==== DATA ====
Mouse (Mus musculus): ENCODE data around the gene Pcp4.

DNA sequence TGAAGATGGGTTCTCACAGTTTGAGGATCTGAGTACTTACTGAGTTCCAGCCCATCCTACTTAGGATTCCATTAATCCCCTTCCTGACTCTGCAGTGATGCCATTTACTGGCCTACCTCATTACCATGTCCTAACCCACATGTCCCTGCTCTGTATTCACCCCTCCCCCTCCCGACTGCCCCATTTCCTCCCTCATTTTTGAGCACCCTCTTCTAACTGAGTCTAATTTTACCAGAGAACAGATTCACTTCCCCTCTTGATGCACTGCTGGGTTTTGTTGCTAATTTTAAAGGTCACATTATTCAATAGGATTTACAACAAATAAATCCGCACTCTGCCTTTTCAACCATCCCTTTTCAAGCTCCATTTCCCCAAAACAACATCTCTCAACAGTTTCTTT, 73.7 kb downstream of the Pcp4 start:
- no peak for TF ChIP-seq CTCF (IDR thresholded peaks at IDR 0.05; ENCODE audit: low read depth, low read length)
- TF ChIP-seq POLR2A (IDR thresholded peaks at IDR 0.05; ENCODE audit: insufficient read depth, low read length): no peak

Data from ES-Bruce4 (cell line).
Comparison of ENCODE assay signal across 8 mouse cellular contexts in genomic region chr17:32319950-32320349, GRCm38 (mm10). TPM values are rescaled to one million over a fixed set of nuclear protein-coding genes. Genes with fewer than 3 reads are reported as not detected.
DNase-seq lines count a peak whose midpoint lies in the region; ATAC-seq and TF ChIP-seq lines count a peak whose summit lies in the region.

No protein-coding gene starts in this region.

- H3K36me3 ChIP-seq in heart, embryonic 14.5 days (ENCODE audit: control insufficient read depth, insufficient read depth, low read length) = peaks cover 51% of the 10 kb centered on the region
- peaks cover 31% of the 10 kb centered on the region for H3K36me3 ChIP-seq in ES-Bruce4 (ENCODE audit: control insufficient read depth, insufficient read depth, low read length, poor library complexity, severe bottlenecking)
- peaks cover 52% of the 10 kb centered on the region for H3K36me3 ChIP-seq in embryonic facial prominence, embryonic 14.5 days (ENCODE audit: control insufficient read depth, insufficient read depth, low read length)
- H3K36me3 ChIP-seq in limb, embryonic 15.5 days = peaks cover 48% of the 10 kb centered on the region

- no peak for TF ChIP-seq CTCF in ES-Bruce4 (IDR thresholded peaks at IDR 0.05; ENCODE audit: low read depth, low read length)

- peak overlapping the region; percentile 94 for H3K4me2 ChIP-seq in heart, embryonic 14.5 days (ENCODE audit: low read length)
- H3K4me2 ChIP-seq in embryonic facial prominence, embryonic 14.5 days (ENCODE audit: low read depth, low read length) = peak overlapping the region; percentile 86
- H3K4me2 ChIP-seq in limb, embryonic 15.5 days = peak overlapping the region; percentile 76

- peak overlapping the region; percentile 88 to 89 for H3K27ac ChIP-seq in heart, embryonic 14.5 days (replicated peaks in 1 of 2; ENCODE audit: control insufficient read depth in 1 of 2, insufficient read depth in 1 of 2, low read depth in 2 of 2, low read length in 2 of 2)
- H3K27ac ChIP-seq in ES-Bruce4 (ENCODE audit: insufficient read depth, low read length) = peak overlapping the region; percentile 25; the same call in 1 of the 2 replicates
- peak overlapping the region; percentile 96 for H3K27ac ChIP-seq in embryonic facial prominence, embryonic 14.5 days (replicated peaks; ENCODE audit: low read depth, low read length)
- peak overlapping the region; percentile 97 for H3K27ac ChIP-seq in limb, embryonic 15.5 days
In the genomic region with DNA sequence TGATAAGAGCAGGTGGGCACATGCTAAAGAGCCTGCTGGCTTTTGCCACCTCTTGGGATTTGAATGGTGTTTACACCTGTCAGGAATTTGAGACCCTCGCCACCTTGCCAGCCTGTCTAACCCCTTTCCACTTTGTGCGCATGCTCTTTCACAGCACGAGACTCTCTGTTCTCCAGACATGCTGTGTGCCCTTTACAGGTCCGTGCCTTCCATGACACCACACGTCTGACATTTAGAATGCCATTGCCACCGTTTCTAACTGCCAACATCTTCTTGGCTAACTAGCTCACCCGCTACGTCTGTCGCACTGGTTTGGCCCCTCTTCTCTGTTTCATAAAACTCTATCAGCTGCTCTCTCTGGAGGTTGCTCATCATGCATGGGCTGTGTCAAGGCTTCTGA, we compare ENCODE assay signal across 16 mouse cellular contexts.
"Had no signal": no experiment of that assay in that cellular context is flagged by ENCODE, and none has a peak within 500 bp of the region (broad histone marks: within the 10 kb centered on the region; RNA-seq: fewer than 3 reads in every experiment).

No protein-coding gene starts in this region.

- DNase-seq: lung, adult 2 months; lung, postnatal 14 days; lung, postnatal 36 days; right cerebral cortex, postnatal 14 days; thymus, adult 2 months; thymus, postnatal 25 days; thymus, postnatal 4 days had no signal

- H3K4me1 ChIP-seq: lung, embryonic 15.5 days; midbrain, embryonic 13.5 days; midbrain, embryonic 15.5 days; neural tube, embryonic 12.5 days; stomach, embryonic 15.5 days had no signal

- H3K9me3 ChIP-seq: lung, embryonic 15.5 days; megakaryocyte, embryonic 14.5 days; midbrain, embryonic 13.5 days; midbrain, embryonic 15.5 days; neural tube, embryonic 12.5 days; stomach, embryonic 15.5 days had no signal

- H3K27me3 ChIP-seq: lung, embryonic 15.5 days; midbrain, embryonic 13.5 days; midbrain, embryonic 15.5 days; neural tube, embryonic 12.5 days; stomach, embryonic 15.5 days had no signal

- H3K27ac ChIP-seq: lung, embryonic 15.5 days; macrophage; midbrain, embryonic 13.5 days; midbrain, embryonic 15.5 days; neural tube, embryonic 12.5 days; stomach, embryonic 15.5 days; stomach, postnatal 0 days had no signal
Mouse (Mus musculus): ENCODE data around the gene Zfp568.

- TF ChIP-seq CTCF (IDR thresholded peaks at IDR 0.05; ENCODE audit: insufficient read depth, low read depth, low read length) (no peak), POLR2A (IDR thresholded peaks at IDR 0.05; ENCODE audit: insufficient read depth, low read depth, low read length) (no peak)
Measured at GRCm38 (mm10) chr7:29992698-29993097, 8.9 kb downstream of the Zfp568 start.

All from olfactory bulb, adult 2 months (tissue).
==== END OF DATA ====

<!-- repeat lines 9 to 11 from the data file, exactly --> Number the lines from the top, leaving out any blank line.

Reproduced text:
- H3K36me3 ChIP-seq in heart, embryonic 14.5 days (ENCODE audit: control insufficient read depth, insufficient read depth, low read length) = peaks cover 51% of the 10 kb centered on the region
- peaks cover 31% of the 10 kb centered on the region for H3K36me3 ChIP-seq in ES-Bruce4 (ENCODE audit: control insufficient read depth, insufficient read depth, low read length, poor library complexity, severe bottlenecking)
- peaks cover 52% of the 10 kb centered on the region for H3K36me3 ChIP-seq in embryonic facial prominence, embryonic 14.5 days (ENCODE audit: control insufficient read depth, insufficient read depth, low read length)